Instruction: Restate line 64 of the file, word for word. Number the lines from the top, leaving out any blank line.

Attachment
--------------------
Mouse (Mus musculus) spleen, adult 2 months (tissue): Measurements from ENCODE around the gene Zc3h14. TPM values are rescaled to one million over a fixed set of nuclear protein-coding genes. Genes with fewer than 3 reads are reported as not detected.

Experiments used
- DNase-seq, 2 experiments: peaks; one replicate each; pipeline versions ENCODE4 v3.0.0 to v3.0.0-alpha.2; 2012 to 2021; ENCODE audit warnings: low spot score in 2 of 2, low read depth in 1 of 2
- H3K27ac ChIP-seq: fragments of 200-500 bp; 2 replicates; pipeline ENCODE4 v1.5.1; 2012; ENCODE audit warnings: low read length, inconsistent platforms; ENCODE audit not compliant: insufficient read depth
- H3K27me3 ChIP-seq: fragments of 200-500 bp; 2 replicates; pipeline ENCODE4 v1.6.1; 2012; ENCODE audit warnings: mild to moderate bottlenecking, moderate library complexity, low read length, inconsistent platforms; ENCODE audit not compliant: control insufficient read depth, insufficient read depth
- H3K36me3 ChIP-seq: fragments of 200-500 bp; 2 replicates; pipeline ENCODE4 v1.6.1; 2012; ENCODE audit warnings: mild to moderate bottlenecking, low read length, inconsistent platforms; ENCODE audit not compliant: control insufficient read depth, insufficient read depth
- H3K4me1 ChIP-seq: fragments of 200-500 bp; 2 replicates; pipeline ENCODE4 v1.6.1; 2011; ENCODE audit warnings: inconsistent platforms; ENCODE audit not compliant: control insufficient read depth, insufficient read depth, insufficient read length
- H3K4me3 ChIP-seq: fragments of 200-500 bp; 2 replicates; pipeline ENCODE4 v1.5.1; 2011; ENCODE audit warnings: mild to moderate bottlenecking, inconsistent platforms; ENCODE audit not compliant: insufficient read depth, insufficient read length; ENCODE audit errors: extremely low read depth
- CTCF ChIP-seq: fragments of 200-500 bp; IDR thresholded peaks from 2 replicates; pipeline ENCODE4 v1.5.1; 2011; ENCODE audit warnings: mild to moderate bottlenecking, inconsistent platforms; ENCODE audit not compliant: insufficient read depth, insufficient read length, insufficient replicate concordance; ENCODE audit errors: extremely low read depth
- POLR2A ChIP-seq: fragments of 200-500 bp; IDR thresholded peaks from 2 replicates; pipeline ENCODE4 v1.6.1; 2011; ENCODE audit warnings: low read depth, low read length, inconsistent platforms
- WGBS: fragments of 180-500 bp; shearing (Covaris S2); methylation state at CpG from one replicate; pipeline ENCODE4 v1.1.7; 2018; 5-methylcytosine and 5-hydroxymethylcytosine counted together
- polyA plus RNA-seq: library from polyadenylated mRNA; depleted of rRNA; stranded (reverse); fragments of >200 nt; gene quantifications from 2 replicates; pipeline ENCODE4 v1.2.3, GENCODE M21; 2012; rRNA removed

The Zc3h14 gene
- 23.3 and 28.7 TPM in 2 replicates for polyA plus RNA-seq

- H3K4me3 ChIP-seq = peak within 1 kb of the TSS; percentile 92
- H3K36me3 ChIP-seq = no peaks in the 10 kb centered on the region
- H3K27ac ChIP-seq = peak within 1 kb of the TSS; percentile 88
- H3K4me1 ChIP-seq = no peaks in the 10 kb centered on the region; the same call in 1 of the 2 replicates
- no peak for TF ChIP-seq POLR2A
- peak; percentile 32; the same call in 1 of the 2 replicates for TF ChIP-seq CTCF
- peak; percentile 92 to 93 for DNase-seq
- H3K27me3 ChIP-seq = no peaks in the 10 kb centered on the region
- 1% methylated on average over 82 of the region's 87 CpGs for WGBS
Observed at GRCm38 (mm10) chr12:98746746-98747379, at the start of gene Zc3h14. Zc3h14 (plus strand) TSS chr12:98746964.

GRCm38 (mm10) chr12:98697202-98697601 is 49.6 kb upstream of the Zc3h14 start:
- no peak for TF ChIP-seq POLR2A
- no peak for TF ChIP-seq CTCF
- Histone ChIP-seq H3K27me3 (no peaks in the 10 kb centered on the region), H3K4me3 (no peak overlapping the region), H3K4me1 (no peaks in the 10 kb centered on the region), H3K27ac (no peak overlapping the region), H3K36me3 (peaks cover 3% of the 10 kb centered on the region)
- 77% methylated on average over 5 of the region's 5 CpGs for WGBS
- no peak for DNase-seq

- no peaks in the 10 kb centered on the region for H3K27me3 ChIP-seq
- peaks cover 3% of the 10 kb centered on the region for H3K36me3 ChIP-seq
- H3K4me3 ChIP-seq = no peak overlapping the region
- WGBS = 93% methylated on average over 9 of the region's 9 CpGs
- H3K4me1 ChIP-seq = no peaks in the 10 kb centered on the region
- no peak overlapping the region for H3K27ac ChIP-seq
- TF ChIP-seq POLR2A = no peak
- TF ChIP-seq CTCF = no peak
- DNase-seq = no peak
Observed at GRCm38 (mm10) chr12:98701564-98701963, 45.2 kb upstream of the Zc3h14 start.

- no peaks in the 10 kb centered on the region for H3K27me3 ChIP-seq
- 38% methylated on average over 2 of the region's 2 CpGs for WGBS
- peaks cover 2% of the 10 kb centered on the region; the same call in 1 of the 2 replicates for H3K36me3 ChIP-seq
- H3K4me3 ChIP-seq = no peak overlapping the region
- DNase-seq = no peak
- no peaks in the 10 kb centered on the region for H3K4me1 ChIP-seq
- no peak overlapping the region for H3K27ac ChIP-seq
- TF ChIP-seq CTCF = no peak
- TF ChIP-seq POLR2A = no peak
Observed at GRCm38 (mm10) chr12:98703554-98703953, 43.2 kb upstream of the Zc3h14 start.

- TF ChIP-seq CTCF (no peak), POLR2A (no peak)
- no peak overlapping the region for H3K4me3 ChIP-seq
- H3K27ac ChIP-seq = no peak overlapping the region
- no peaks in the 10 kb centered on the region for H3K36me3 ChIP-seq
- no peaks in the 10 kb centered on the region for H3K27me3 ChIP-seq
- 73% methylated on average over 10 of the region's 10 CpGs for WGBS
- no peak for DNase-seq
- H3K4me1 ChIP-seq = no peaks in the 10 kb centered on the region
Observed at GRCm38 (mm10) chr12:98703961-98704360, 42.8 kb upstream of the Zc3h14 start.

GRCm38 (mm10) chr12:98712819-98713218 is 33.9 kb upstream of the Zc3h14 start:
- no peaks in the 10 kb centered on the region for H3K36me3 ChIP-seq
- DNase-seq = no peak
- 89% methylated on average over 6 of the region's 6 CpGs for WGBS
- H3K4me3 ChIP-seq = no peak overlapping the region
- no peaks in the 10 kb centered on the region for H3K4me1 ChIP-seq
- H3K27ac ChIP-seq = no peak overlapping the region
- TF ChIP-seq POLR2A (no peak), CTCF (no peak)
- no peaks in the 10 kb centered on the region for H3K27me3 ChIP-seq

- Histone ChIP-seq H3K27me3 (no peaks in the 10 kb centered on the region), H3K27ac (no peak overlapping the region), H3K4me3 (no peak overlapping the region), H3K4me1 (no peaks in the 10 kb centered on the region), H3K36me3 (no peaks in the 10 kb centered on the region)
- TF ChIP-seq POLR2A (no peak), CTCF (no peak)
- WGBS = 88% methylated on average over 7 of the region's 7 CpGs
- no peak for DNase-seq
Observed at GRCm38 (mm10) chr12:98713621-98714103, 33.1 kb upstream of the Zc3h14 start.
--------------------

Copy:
- H3K4me3 ChIP-seq = no peak overlapping the region